Ed Dale penned this review.
It is really a delight to listen to the first 10 seconds of a new CD and know that it’s a keeper. Whirligig’s second CD, hopefully to be followed by many more, is a 50-minute gas; one that will frequently spin in my CD player.
While it would be fair to categorize Whirligig as primarily Celtic, that’s really too narrow a label for this multi-faceted and talented septet. They clearly shine as a “rad-trad” band, playing tight, punchy high-octane versions of traditional Celtic tunes mixed with their own compositions in the same genre. But there are bits of tasty improvisation here along with carefully crafted songs, both traditional and new, a touch of the Balkans, a 12th century Gregorian Chant — rendered surprisingly effectively on solo soprano saxophone — and a cover of the B-52’s “Revolution Earth.” For those looking for comparisons, John Whelan, Dervish, Moving Hearts and Paul Winter come to mind.
The current line-up consists of Greg Anderson, Lisa Gutkin, Paul Kovit, Matt Darriau, Cillian Vallely, Lisa Moscatiello, and Yves Duboin. Much of the depth of Whirligig comes from the band’s obvious sheer size and the musical versatility of each of its members. All seven play at least two instruments. Also, they are supported here by eleven guests including such heavy hitters as Jerry O’Sullivan (uilleann pipes), Brendan Dolan (piano) and harmony vocalists Susan McKeown and Terre Roche. Despite their size, the overall effect is never overpowering; each voice is clean and clear, the arrangements and instrumentation groupings always fresh and uncluttered.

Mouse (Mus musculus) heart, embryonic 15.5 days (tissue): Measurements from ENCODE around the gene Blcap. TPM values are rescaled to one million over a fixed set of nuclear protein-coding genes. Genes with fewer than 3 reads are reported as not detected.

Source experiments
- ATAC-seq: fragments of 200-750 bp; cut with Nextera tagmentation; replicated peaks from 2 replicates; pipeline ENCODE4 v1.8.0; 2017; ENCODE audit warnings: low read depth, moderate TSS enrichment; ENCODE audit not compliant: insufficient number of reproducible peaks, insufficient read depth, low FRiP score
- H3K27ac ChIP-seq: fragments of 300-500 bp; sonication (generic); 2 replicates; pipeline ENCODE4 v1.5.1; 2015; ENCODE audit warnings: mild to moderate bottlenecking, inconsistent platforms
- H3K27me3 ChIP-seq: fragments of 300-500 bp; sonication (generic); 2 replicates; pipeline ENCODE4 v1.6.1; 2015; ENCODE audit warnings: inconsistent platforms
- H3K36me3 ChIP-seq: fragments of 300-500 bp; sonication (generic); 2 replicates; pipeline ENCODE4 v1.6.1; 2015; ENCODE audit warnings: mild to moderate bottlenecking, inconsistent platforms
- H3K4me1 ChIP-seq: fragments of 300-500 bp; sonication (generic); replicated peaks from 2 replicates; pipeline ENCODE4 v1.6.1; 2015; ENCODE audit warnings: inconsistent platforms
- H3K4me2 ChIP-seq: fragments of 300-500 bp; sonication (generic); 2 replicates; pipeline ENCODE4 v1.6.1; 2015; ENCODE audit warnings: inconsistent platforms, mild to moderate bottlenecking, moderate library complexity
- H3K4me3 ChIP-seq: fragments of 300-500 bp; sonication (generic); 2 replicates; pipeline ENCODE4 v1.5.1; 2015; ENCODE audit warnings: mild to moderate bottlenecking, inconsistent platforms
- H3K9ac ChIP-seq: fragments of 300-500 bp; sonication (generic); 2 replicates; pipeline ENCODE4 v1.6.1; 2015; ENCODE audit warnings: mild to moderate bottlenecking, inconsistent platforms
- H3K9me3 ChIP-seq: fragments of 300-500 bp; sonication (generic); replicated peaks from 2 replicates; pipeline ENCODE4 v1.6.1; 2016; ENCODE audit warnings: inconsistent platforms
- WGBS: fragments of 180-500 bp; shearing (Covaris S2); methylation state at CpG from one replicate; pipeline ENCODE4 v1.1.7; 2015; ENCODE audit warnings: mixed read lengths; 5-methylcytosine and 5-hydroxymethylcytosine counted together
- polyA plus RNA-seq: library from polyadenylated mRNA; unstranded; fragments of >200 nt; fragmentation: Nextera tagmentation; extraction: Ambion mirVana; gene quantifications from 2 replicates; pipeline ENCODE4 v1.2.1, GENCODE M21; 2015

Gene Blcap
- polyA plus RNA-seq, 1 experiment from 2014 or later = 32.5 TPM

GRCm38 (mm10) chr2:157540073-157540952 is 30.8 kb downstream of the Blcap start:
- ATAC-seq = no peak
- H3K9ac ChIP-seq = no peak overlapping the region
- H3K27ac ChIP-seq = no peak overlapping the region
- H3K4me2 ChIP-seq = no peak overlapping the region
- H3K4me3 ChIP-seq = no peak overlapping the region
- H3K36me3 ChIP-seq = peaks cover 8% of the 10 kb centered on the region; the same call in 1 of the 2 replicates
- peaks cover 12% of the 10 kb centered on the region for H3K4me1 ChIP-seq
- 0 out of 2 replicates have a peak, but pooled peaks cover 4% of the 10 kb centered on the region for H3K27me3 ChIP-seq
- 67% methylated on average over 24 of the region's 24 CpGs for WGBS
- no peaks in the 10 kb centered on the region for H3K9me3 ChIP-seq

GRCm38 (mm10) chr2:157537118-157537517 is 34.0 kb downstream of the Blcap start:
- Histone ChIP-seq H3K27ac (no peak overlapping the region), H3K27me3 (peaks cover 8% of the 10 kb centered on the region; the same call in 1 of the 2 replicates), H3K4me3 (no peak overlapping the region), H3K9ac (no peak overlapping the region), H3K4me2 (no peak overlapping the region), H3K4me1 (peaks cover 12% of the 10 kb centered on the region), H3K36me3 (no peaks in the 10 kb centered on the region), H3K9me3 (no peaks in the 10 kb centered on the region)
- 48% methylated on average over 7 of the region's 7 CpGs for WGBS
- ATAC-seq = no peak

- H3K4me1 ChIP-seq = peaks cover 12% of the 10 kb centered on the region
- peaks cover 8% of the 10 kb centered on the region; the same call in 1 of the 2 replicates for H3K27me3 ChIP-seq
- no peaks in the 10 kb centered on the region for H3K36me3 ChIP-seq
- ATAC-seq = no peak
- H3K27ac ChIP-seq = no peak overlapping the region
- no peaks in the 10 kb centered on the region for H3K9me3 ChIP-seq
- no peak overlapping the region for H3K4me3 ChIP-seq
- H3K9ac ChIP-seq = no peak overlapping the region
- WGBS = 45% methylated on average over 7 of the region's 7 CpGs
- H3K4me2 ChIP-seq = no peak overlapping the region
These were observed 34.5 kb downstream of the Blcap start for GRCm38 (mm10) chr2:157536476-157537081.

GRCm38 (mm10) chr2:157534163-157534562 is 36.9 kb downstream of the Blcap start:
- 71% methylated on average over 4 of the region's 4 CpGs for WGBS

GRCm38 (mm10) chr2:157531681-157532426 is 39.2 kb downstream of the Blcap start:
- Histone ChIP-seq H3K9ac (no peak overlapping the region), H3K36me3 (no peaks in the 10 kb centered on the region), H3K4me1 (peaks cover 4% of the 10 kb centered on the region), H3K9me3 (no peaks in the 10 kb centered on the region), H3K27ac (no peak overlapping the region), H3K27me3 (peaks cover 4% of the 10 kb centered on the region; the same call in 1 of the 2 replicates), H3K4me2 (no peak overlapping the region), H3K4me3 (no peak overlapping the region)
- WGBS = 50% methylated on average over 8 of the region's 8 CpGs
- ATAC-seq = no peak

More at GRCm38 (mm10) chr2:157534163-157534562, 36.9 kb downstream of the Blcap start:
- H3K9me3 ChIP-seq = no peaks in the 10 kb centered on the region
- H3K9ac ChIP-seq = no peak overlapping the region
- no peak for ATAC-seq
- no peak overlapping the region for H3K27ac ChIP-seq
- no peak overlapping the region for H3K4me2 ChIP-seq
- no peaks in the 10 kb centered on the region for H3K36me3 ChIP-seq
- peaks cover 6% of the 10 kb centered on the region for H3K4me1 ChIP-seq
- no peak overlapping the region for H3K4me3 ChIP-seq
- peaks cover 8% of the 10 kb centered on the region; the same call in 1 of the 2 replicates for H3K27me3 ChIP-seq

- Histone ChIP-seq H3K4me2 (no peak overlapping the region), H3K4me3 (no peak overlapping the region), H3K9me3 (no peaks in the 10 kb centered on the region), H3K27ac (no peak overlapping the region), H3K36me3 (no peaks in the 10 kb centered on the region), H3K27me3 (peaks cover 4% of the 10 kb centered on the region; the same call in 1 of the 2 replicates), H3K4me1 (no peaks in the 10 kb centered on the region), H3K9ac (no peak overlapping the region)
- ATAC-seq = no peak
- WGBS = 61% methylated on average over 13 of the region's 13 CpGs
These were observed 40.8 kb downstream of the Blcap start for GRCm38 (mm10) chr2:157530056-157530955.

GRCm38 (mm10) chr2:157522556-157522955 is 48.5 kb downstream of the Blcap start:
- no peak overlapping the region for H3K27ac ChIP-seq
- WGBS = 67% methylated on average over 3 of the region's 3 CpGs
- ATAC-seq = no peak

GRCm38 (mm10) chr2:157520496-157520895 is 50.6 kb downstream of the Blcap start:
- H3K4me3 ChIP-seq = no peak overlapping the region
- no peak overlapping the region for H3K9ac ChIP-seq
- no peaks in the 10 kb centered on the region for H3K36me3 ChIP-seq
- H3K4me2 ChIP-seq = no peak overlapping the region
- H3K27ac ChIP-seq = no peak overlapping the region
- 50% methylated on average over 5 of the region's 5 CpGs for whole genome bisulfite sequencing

Part of Whirligig’s distinctive sound is attributable to Lisa Moscatiello’s earthy and rich alto on traditional songs like “A Fair Made Walking,” “The Nobleman’s Wedding” and “The Constant Lovers.” Greg Anderson composed or arranged several of the tunes and is adept in these capacities as he is an instrumentalist. The musicianship throughout is first-rate. The only thing remotely annoying on the CD is the 7-second “hidden” track “Untitled Bird” which adds nothing.
(Prime CD, 2000)